Deadly 2017 Amtrak train derailment caused by 'inadequate planning, insufficient training,' NTSB says

A resounding multi-agency failure led to the deadly 2017 Amtrak train derailment, investigators revealed Tuesday as part of a sprawling autopsy of the accident that spread blame far and wide: with those operating the train, those training the operators and those in charge of making sure the entire operation was safe.

The National Transportation Safety Board said Amtrak Cascades train 501 was going more than twice the speed limit around a dangerous curve on Dec. 18, 2017 when it derailed on an overpass over Interstate 5 in Dupont, Wash. and the engine and four cars plummeted onto the highway, striking eight vehicles.

Three people on board the train were killed, while 57 passengers and crewmembers were injured along with 8 people on the highway below, according to the NTSB.

"Could this accident have been prevented? The answer is a resounding yes," NTSB Chairman Robert Sumwalt said in an announcement of the findings.

AMTRAK'S DEADLIEST CRASHES IN RECENT YEARS

Federal investigators said the crash happened after the engineer lost track of where he was on the route and was going 78 mph when he hit the 30-mph curve. But instead of blaming the engineer, the NTSB cast a wide net that included the various agencies that constructed and operated the line.

"It set up the engineer to fail," Sumwalt said.

In this Dec. 18, 2017, file photo, cars from an Amtrak train lay spilled onto Interstate 5 alongside smashed vehicles as some train cars remain on the tracks above in DuPont, Wash.

In this Dec. 18, 2017, file photo, cars from an Amtrak train lay spilled onto Interstate 5 alongside smashed vehicles as some train cars remain on the tracks above in DuPont, Wash. (AP Photo/Elaine Thompson)

Investigators took aim at the transit agency Sound Transit for not sufficiently mitigating the danger of the sharp bend, Amtrak for not better training the engineer, the Washington State Department of Transportation for not ensuring the route was safe before green-lighting a passenger train and the Federal Railroad Administration for using rail cars beneath regulatory standards.

“I’m just amazed at the amount of failure that goes along here,” NSTB Vice Chairman Bruce Landsberg said at the hearing, according to the Seattle Times. “We have five or six or seven different organizations that all say safety is their primary responsibility, and yet nobody seems to be responsible. And it just flows all the way throughout the entire operation here, from the very top management down to the lower levels.”

The crash happened on the first day the train was operating on a new bypass route between Seattle and Portland that was created by refurbishing freight tracks along the major interstate. The $180.7 million project was aimed at speeding up service by bypassing an old route that had a number of curves, single-track tunnels and freight traffic.

A map of the new Amtrak route illustrates where the line would deviate from the existing line, and take passengers on a more straightforward route between Tacoma and Olympia.

A map of the new Amtrak route illustrates where the line would deviate from the existing line, and take passengers on a more straightforward route between Tacoma and Olympia. (Washington State Department of Transportation)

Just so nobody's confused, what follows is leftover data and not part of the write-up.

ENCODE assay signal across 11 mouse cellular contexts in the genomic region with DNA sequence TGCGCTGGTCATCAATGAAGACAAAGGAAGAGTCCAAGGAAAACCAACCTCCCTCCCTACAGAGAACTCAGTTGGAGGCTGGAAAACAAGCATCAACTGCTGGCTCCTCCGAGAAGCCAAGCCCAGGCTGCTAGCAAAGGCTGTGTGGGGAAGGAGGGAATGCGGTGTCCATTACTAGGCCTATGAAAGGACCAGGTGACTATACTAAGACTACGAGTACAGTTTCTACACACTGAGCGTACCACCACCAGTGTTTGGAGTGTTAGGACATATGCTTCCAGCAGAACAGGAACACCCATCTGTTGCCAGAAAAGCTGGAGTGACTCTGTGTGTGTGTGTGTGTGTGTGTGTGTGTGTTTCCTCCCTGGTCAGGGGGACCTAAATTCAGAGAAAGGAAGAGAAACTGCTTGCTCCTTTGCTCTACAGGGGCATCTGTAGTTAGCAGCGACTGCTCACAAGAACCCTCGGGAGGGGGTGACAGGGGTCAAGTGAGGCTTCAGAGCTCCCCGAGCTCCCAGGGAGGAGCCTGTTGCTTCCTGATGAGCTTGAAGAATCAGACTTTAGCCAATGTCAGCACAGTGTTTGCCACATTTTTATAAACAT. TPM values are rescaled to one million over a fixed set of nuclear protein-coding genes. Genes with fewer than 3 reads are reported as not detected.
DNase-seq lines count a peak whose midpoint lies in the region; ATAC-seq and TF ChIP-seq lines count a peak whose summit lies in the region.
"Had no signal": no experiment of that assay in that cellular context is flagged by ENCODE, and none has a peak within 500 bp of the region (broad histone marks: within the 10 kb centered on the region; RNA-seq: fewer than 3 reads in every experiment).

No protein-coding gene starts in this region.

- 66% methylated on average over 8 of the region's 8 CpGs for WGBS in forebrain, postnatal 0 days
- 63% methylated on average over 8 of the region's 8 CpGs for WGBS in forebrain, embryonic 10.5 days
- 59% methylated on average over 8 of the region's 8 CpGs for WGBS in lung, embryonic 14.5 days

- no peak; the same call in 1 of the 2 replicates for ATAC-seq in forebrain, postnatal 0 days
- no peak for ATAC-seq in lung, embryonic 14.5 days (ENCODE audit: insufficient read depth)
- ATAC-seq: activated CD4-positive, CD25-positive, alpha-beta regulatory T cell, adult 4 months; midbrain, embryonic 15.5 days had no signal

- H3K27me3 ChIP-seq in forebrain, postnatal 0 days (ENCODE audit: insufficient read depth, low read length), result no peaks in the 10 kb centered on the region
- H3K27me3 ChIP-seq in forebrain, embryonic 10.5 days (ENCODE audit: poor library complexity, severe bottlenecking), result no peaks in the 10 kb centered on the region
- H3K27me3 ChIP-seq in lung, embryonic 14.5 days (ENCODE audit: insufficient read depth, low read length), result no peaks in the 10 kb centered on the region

Amtrak President Richard Anderson said shortly after the crash that Positive Train Control – the technology that can slow or stop a speeding train – wasn’t in use on the stretch of track where the derailment unfolded.

The engineer appeared to apply the brakes but did not put the brakes in emergency mode. He told federal officials he was aware of the sharp curve — he'd operated the locomotive three times on that track and observed the route another 7-10 times — but lost track of where the train was on the route.

AMTRAK ENGINEER MISSED SPEED-LIMIT SIGNS BEFORE DEADLY DERAILMENT IN WASHINGTON, NTSB SAYS

NTSB officials determined the engineer, who had only done one southbound trip on the route, missed the one speed-limit sign two miles ahead of the sharp turn and had "insufficient training on both the route and the equipment."

Many of the injuries came from rail cars that did not meet current crashworthiness standards, and were "permitted to operate through a grandfathering agreement with the Federal Railroad Administration, was structurally vulnerable to high-energy derailments or collisions," according to the NTSB.

A lawyer representing dozens of victims told Q13 News on Tuesday the NTSB findings show the lack of oversight by many.

"It's all too easy to blame it on individuals but this was an institutional problem, and it involved a number of institutions Amtrak first and foremost," David Beninger told Q13.

The final NTSB investigation report will be available in several weeks, according to the agency.

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Seattle-based Sound Transit issued a statement Tuesday afternoon, calling the derailment "a terrible tragedy that sears in the memory of all of us at Sound Transit."

"While Sound Transit does not operate any service in the segment of track where the accident took place, as owner of the track we commit to closely reviewing the NTSB's report and implementing recommendations in collaboration with Amtrak, the Washington State Department of Transportation, BNSF and the Federal Railroad Administration," the agency said.

Amtrak also issued a statement Tuesday.

"We remain deeply saddened by the loss of life and injuries due to this tragic event," Amtrak said. It said it has already implemented a number of changes, including the creation of a new "safety organization" and the development of a strategic plan to "maximize the effective use of simulators in training, qualification and certification of Amtrak employees.

Fox News' Katherine Lam and the Associated Press contributed to this report.